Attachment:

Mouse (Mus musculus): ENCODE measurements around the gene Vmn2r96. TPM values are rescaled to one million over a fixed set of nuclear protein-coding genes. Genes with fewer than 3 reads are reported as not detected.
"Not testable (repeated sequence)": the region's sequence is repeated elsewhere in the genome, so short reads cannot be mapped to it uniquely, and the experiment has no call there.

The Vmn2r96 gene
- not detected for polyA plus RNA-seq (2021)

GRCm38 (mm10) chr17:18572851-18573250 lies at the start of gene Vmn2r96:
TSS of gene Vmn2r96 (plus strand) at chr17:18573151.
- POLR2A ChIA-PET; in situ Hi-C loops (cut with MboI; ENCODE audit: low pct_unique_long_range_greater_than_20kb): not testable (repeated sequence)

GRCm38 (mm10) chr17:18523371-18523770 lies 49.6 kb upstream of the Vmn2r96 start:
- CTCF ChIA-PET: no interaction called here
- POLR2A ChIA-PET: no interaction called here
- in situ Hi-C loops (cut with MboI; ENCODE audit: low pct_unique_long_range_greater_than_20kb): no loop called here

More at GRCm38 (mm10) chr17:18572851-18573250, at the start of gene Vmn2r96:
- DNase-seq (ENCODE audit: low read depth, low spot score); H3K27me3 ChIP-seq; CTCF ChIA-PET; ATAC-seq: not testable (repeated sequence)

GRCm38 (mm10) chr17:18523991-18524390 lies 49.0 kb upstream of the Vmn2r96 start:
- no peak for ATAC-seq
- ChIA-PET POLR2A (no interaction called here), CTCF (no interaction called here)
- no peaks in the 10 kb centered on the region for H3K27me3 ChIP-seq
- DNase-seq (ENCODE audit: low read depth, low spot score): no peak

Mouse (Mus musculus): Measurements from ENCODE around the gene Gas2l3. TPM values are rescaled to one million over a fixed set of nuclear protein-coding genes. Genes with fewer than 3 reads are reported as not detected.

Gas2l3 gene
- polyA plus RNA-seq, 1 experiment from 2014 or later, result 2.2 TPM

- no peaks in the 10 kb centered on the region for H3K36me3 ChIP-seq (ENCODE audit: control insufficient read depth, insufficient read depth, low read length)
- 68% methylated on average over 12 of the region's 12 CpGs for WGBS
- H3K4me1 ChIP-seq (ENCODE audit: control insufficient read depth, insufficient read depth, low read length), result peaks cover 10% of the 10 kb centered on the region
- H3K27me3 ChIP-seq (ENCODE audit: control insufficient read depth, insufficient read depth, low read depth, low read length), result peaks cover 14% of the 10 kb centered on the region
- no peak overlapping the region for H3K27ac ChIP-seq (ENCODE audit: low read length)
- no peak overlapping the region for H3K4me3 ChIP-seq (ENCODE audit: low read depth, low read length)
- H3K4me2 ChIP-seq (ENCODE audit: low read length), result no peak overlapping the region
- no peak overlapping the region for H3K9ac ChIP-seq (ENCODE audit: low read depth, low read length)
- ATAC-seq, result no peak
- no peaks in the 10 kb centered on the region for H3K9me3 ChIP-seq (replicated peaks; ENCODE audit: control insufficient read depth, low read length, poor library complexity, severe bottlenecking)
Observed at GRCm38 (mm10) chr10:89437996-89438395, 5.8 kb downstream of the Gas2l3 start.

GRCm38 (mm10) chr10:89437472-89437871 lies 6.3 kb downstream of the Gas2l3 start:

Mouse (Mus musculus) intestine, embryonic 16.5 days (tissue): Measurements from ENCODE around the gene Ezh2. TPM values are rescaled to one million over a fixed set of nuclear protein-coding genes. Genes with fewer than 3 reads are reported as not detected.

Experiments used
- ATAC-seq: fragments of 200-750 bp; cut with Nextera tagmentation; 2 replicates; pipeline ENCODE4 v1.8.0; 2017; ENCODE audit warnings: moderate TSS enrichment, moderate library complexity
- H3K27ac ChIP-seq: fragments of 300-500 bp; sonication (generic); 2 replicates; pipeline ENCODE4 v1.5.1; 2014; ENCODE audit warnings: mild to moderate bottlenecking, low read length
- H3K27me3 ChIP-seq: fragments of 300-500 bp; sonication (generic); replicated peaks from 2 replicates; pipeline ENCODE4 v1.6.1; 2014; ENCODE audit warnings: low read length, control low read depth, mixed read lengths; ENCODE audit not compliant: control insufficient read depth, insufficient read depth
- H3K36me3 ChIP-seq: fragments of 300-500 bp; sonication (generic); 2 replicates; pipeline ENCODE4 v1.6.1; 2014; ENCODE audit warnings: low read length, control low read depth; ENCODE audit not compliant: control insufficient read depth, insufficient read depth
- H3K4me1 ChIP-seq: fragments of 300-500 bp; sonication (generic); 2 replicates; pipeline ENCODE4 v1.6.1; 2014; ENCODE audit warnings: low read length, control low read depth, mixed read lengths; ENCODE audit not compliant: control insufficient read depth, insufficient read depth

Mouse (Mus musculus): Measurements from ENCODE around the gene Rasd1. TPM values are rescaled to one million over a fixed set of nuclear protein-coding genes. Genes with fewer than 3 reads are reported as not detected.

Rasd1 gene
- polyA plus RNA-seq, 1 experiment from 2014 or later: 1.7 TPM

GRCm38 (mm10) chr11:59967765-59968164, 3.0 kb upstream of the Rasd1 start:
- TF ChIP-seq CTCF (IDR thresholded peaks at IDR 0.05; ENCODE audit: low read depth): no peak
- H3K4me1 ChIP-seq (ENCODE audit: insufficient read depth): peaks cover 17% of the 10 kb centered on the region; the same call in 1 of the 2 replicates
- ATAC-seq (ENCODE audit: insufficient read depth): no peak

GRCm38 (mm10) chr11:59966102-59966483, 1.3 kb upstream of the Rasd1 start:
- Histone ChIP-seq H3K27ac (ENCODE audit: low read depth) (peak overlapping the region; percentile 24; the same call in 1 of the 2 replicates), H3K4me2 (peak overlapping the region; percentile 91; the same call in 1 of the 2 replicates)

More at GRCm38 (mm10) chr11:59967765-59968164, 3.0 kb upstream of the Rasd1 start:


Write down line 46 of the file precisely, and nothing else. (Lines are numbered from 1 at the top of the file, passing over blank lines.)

- H3K4me1 ChIP-seq (ENCODE audit: insufficient read depth): peaks cover 17% of the 10 kb centered on the region; the same call in 1 of the 2 replicates